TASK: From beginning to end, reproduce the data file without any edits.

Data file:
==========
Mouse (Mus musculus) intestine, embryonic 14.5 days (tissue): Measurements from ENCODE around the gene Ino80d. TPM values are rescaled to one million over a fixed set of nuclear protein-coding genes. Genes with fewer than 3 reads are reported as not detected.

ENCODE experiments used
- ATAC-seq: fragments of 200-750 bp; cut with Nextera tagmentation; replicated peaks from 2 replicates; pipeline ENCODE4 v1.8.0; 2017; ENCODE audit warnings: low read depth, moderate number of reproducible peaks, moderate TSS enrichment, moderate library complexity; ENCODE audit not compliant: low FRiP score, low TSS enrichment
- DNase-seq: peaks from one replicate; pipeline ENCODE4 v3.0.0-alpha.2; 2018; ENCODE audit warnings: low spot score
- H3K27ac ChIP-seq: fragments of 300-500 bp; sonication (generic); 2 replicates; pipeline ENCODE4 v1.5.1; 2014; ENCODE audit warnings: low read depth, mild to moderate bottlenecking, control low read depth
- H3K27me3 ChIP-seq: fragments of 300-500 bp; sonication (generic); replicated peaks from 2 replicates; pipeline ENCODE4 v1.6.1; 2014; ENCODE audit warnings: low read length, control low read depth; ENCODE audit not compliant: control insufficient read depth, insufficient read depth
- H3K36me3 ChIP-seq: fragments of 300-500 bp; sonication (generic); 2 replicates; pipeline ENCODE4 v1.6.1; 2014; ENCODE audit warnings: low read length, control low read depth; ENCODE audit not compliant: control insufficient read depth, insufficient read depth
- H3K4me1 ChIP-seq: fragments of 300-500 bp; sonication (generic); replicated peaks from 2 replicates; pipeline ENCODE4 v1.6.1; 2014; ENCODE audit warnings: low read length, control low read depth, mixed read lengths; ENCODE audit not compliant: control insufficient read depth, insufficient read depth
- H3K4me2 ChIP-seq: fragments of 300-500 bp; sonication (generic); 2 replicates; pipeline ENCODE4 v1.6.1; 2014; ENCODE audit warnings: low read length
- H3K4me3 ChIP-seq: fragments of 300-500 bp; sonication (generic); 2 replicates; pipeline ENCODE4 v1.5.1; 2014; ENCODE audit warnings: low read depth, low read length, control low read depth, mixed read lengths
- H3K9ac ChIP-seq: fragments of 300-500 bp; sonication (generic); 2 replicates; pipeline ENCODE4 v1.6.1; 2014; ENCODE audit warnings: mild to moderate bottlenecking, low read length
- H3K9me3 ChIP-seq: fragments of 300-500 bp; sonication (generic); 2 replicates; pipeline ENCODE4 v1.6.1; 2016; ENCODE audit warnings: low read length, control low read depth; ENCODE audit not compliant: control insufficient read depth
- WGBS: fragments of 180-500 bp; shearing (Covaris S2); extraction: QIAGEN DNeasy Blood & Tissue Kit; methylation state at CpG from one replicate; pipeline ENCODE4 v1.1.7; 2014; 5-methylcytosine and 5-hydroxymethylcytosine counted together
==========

Mouse (Mus musculus) intestine, embryonic 14.5 days (tissue): Measurements from ENCODE around the gene Ino80d. TPM values are rescaled to one million over a fixed set of nuclear protein-coding genes. Genes with fewer than 3 reads are reported as not detected.

ENCODE experiments used
- ATAC-seq: fragments of 200-750 bp; cut with Nextera tagmentation; replicated peaks from 2 replicates; pipeline ENCODE4 v1.8.0; 2017; ENCODE audit warnings: low read depth, moderate number of reproducible peaks, moderate TSS enrichment, moderate library complexity; ENCODE audit not compliant: low FRiP score, low TSS enrichment
- DNase-seq: peaks from one replicate; pipeline ENCODE4 v3.0.0-alpha.2; 2018; ENCODE audit warnings: low spot score
- H3K27ac ChIP-seq: fragments of 300-500 bp; sonication (generic); 2 replicates; pipeline ENCODE4 v1.5.1; 2014; ENCODE audit warnings: low read depth, mild to moderate bottlenecking, control low read depth
- H3K27me3 ChIP-seq: fragments of 300-500 bp; sonication (generic); replicated peaks from 2 replicates; pipeline ENCODE4 v1.6.1; 2014; ENCODE audit warnings: low read length, control low read depth; ENCODE audit not compliant: control insufficient read depth, insufficient read depth
- H3K36me3 ChIP-seq: fragments of 300-500 bp; sonication (generic); 2 replicates; pipeline ENCODE4 v1.6.1; 2014; ENCODE audit warnings: low read length, control low read depth; ENCODE audit not compliant: control insufficient read depth, insufficient read depth
- H3K4me1 ChIP-seq: fragments of 300-500 bp; sonication (generic); replicated peaks from 2 replicates; pipeline ENCODE4 v1.6.1; 2014; ENCODE audit warnings: low read length, control low read depth, mixed read lengths; ENCODE audit not compliant: control insufficient read depth, insufficient read depth
- H3K4me2 ChIP-seq: fragments of 300-500 bp; sonication (generic); 2 replicates; pipeline ENCODE4 v1.6.1; 2014; ENCODE audit warnings: low read length
- H3K4me3 ChIP-seq: fragments of 300-500 bp; sonication (generic); 2 replicates; pipeline ENCODE4 v1.5.1; 2014; ENCODE audit warnings: low read depth, low read length, control low read depth, mixed read lengths
- H3K9ac ChIP-seq: fragments of 300-500 bp; sonication (generic); 2 replicates; pipeline ENCODE4 v1.6.1; 2014; ENCODE audit warnings: mild to moderate bottlenecking, low read length
- H3K9me3 ChIP-seq: fragments of 300-500 bp; sonication (generic); 2 replicates; pipeline ENCODE4 v1.6.1; 2016; ENCODE audit warnings: low read length, control low read depth; ENCODE audit not compliant: control insufficient read depth
- WGBS: fragments of 180-500 bp; shearing (Covaris S2); extraction: QIAGEN DNeasy Blood & Tissue Kit; methylation state at CpG from one replicate; pipeline ENCODE4 v1.1.7; 2014; 5-methylcytosine and 5-hydroxymethylcytosine counted together